KINGSTON, Jamaica -- The Jamaica Social Investment Fund (JSIF) has admitted that it has lost its control over social interventions programming in most communities, but believes that with sustained government support it can carry on its work.
The issue came up Wednesday, as the weekly meeting of Parliament's Public Adminis ...more »
ROOTS-reggae singer Jah Bouks is currently riding a wave of popularity with Call Angola, says performing at Saturday's Marcus Garvey Awards was timely given the song's strong message of black pride.
"I feel grateful to represent for Garvey, who was a black king. His main focus was on Africa and black people and so is mine," he told the Jamaica Observer.
The Universal Negro Improvement Association (UNIA) event was held at Devon House in St Andrew. Jah Bouks performed Call Angola, a tribute to the southern African country which was ravaged by the fight for independence from Portugal during the 1970s.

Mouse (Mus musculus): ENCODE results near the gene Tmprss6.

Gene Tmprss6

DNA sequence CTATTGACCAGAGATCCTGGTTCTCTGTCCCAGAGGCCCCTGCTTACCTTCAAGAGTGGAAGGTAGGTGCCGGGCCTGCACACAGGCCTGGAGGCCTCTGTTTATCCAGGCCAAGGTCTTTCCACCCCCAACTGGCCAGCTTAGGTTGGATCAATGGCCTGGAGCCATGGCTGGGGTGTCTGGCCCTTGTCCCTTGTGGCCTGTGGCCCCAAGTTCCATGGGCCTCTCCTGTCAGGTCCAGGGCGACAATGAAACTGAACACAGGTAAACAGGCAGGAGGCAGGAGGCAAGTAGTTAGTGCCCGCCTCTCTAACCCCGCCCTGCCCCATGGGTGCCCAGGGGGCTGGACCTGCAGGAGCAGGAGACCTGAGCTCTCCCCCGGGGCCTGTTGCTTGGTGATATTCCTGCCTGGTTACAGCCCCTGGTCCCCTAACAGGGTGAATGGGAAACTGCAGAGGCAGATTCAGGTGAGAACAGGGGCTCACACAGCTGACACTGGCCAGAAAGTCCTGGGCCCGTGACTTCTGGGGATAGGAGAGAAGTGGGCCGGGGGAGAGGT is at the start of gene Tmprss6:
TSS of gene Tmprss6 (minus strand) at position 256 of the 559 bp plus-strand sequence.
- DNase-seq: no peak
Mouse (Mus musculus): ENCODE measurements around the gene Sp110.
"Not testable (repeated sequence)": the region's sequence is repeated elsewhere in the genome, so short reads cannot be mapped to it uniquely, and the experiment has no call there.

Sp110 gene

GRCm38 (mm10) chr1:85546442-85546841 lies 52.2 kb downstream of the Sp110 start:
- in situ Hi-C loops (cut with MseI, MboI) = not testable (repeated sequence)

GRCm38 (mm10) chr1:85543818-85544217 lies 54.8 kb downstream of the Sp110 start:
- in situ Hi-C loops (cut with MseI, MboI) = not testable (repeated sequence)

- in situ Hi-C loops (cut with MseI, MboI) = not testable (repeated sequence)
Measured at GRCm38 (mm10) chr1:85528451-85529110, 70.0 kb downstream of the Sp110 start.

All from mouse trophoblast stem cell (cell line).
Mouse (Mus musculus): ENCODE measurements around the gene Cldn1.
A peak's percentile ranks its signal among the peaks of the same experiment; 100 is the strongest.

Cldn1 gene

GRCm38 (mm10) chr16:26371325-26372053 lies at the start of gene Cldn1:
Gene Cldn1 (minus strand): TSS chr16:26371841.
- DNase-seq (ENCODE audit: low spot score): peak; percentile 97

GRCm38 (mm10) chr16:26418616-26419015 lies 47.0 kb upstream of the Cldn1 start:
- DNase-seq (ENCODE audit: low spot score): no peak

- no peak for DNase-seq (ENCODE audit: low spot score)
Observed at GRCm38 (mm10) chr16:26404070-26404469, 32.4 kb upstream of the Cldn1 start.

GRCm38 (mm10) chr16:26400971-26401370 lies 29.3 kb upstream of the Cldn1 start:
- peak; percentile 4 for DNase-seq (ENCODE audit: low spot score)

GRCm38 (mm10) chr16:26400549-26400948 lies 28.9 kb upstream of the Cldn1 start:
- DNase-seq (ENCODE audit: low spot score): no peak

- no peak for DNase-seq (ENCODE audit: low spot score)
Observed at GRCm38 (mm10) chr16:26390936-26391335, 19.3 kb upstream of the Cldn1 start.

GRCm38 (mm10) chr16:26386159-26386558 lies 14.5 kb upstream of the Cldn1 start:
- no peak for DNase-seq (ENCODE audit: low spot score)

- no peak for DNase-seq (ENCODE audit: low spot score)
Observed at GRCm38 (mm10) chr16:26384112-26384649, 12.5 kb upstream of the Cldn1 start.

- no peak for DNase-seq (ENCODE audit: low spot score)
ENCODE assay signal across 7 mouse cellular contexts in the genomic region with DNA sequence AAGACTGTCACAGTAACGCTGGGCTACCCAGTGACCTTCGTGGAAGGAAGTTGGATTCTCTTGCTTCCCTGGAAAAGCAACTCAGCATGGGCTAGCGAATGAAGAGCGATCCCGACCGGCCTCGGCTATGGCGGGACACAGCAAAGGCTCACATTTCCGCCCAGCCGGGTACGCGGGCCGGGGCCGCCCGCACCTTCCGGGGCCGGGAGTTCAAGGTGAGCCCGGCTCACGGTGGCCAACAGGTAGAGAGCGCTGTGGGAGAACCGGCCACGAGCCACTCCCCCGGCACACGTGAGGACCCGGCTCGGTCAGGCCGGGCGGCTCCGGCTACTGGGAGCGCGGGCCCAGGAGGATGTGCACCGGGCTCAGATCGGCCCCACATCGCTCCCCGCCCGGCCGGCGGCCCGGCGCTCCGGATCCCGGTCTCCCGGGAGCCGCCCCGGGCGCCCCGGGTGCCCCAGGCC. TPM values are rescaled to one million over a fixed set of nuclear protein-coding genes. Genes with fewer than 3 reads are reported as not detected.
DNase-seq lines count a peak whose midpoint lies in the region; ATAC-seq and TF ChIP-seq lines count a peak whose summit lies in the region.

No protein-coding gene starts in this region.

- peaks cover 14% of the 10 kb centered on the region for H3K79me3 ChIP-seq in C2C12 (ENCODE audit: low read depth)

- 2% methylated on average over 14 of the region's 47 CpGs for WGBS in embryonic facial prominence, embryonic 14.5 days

But how did the 37 year-old Rastafarian vocalist — who has never been to Angola — come up with the inspirational lyrics?
"I was by myself one day and the melody came to mind and the lyrics came shortly after. Call Angola is really about calling on the ancestors of Angola to strengthen and unite black people," Jah Bouks explained.
He premiered the song during this season's Magnum Kings and Queens Competition. Although he did not win, the single has become one of the summer's biggest songs.
Call Angola was produced by Bouk's 'momager' Patrica 'Zyon' Panton, who also produced his previous singles Cry Fi Di Youths Dem and Don't Cry.
Bouks, whose given name is Worren Shaw, was born in St Thomas, which has produced several roots-reggae acts such as Tarrus Riley, Bushman and Natty King.
"I have been doing music since I was 12...I have lots of songs but Call Angola is the one that the people take on to. It is the song that give me my musical break," he said.
Roots-reggae singer Jah Bouks
performing at the Marcus Garvey Awards,
held at Devon House in St Andrew on
Saturday. (PHOTO: NAPHTALI JUNIOR)
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